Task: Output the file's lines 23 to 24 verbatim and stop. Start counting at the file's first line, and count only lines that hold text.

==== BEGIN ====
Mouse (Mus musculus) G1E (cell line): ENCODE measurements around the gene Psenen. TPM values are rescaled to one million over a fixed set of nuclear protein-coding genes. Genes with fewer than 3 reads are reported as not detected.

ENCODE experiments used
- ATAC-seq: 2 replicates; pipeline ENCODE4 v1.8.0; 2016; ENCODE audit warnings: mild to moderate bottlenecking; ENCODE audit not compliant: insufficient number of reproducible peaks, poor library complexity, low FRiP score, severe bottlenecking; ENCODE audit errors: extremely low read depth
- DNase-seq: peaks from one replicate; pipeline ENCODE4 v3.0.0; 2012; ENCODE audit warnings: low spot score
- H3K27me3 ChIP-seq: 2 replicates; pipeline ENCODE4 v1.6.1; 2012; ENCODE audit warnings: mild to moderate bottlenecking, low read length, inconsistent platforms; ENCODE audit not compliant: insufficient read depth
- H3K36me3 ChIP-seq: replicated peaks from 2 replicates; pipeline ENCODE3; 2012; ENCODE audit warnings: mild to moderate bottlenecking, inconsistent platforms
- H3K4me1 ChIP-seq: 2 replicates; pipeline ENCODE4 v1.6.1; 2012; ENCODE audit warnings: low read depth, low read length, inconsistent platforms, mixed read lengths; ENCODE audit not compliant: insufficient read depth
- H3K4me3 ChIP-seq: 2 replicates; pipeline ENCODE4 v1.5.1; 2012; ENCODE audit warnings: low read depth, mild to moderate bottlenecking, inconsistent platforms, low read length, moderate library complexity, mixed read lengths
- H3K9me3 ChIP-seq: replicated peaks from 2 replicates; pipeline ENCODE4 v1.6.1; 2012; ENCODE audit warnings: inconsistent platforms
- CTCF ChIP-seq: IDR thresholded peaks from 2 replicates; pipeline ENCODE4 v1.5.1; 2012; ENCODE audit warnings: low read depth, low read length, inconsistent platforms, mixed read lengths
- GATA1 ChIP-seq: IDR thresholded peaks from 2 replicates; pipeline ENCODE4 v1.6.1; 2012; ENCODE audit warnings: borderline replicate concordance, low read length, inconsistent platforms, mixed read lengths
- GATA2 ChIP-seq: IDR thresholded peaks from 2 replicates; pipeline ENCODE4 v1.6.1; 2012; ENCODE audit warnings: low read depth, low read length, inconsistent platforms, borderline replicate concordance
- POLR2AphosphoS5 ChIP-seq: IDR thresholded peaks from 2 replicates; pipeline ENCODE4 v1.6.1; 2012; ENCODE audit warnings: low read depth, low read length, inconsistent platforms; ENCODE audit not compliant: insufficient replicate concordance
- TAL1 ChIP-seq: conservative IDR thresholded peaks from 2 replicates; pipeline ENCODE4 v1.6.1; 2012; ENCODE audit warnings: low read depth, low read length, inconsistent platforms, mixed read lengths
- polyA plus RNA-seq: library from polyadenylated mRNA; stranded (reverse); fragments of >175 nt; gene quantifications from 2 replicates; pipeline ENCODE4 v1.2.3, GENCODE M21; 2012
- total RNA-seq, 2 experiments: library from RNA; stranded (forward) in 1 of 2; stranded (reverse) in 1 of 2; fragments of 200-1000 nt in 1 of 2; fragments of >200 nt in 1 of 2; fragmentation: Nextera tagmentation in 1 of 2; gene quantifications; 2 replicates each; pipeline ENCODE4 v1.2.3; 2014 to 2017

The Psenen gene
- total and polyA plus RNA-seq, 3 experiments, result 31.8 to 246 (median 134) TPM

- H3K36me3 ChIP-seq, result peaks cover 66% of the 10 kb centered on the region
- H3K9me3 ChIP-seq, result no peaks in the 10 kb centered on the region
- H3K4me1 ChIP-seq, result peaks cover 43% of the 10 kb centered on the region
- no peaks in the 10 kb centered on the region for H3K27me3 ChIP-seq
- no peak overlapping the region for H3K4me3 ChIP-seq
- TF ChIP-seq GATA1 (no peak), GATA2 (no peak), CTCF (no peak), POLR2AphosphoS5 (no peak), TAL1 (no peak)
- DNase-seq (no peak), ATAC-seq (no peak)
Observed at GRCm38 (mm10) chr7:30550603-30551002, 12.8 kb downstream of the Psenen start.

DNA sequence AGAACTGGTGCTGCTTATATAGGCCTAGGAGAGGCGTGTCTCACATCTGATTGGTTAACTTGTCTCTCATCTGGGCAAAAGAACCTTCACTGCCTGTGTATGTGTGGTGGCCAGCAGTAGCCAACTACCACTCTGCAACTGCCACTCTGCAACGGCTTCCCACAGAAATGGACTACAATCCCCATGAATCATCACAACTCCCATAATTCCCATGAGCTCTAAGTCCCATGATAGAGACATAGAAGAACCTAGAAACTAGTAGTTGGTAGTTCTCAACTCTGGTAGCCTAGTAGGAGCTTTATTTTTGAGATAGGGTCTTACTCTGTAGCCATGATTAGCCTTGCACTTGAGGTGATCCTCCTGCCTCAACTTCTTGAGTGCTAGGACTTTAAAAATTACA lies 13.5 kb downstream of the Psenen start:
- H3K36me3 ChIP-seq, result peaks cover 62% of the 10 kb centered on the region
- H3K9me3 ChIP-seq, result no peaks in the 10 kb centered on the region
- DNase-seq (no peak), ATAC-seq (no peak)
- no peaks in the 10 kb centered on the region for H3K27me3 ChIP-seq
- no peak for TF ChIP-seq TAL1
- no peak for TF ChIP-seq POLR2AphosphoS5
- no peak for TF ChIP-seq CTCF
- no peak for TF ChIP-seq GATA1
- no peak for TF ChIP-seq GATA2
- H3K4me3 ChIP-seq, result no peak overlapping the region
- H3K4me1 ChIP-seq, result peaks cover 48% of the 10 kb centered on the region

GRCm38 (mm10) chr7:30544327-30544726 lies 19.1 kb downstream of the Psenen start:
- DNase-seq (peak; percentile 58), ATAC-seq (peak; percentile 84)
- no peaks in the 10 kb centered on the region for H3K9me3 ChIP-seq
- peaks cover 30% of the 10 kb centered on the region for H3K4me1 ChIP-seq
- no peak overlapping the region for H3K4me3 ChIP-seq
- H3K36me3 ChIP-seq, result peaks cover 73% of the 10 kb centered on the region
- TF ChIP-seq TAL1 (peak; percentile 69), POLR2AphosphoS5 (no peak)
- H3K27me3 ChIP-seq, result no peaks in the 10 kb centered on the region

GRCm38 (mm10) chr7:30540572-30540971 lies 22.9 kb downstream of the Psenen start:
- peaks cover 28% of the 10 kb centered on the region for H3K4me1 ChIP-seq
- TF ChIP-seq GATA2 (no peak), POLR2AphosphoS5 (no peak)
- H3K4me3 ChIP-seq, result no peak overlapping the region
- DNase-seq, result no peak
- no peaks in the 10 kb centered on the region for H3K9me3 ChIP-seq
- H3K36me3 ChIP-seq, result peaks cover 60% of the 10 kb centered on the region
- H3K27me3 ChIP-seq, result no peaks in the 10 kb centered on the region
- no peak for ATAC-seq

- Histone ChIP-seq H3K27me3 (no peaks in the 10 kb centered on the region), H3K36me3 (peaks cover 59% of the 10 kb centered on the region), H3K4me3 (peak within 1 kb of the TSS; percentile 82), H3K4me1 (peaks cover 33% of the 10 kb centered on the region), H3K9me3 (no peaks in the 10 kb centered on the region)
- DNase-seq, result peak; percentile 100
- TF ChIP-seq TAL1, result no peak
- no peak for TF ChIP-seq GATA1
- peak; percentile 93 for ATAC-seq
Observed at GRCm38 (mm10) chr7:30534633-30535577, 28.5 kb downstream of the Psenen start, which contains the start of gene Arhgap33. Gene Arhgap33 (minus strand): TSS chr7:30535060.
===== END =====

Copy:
- no peak overlapping the region for H3K4me3 ChIP-seq
- TF ChIP-seq GATA1 (no peak), GATA2 (no peak), CTCF (no peak), POLR2AphosphoS5 (no peak), TAL1 (no peak)